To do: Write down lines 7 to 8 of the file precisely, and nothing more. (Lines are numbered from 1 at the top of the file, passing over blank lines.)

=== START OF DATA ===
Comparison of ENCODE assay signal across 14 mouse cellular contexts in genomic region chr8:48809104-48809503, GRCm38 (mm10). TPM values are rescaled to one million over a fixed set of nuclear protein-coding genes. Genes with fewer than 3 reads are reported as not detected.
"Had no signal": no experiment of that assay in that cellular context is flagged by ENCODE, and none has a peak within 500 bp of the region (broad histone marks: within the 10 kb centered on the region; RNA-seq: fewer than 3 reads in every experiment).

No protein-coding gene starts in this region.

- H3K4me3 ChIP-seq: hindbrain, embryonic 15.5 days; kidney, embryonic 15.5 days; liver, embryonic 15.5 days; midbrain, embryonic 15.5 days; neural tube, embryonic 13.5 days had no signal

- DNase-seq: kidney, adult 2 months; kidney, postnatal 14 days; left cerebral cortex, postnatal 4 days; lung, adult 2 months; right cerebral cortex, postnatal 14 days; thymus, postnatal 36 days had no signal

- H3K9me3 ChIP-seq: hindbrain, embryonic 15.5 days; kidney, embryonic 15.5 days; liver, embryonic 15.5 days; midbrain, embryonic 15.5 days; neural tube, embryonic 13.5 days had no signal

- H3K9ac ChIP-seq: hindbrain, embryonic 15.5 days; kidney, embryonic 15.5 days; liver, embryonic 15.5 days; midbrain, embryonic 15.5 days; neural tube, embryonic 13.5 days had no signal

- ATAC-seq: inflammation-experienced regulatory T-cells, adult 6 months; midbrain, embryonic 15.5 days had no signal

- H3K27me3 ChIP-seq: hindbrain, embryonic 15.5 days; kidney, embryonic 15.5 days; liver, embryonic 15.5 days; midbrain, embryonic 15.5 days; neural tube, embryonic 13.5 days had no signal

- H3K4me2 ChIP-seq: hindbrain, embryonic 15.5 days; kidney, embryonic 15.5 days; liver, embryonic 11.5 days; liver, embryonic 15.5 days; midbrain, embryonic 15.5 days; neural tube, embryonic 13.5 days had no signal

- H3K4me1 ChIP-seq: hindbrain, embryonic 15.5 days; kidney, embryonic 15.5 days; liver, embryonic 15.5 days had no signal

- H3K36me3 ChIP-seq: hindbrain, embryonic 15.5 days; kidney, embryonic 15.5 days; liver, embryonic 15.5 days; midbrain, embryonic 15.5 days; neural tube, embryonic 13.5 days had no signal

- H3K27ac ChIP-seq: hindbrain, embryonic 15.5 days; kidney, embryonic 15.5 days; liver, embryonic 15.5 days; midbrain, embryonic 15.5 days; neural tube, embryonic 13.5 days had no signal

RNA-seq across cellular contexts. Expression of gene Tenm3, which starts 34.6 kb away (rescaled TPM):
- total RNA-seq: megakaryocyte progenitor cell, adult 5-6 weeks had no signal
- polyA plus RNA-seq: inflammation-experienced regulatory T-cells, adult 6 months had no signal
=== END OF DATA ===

- H3K9ac ChIP-seq: hindbrain, embryonic 15.5 days; kidney, embryonic 15.5 days; liver, embryonic 15.5 days; midbrain, embryonic 15.5 days; neural tube, embryonic 13.5 days had no signal

- ATAC-seq: inflammation-experienced regulatory T-cells, adult 6 months; midbrain, embryonic 15.5 days had no signal